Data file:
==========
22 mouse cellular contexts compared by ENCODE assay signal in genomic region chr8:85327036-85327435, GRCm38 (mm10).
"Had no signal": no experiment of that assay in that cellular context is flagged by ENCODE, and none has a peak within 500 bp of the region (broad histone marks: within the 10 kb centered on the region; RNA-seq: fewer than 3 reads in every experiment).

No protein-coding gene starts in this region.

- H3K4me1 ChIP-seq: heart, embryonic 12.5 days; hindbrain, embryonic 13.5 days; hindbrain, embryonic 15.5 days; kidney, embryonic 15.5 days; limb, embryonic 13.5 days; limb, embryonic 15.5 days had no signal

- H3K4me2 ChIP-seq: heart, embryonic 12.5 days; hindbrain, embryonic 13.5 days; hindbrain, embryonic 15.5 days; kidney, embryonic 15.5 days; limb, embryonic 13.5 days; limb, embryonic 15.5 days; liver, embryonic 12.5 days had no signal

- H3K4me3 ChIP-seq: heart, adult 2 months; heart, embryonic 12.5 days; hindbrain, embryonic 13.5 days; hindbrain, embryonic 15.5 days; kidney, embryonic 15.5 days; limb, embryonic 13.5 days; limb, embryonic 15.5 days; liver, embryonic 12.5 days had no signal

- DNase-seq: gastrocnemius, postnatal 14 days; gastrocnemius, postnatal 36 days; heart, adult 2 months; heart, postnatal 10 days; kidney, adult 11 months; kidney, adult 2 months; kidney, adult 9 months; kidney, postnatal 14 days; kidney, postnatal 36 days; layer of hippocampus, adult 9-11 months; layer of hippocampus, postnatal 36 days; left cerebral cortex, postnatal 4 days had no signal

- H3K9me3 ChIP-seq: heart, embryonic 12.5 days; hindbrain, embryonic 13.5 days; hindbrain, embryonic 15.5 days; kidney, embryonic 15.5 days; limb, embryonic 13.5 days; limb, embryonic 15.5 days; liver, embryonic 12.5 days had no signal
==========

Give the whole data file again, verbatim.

22 mouse cellular contexts compared by ENCODE assay signal in genomic region chr8:85327036-85327435, GRCm38 (mm10).
"Had no signal": no experiment of that assay in that cellular context is flagged by ENCODE, and none has a peak within 500 bp of the region (broad histone marks: within the 10 kb centered on the region; RNA-seq: fewer than 3 reads in every experiment).

No protein-coding gene starts in this region.

- H3K4me1 ChIP-seq: heart, embryonic 12.5 days; hindbrain, embryonic 13.5 days; hindbrain, embryonic 15.5 days; kidney, embryonic 15.5 days; limb, embryonic 13.5 days; limb, embryonic 15.5 days had no signal

- H3K4me2 ChIP-seq: heart, embryonic 12.5 days; hindbrain, embryonic 13.5 days; hindbrain, embryonic 15.5 days; kidney, embryonic 15.5 days; limb, embryonic 13.5 days; limb, embryonic 15.5 days; liver, embryonic 12.5 days had no signal

- H3K4me3 ChIP-seq: heart, adult 2 months; heart, embryonic 12.5 days; hindbrain, embryonic 13.5 days; hindbrain, embryonic 15.5 days; kidney, embryonic 15.5 days; limb, embryonic 13.5 days; limb, embryonic 15.5 days; liver, embryonic 12.5 days had no signal

- DNase-seq: gastrocnemius, postnatal 14 days; gastrocnemius, postnatal 36 days; heart, adult 2 months; heart, postnatal 10 days; kidney, adult 11 months; kidney, adult 2 months; kidney, adult 9 months; kidney, postnatal 14 days; kidney, postnatal 36 days; layer of hippocampus, adult 9-11 months; layer of hippocampus, postnatal 36 days; left cerebral cortex, postnatal 4 days had no signal

- H3K9me3 ChIP-seq: heart, embryonic 12.5 days; hindbrain, embryonic 13.5 days; hindbrain, embryonic 15.5 days; kidney, embryonic 15.5 days; limb, embryonic 13.5 days; limb, embryonic 15.5 days; liver, embryonic 12.5 days had no signal